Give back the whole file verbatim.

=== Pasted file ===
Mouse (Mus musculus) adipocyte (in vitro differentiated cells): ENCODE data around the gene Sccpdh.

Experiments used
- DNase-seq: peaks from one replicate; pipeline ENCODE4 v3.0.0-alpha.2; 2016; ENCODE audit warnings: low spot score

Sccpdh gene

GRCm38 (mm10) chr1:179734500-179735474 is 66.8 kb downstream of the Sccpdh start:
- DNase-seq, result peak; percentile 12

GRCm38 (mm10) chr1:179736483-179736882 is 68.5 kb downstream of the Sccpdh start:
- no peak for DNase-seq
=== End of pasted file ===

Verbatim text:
Mouse (Mus musculus) adipocyte (in vitro differentiated cells): ENCODE data around the gene Sccpdh.

Experiments used
- DNase-seq: peaks from one replicate; pipeline ENCODE4 v3.0.0-alpha.2; 2016; ENCODE audit warnings: low spot score

Sccpdh gene

GRCm38 (mm10) chr1:179734500-179735474 is 66.8 kb downstream of the Sccpdh start:
- DNase-seq, result peak; percentile 12

GRCm38 (mm10) chr1:179736483-179736882 is 68.5 kb downstream of the Sccpdh start:
- no peak for DNase-seq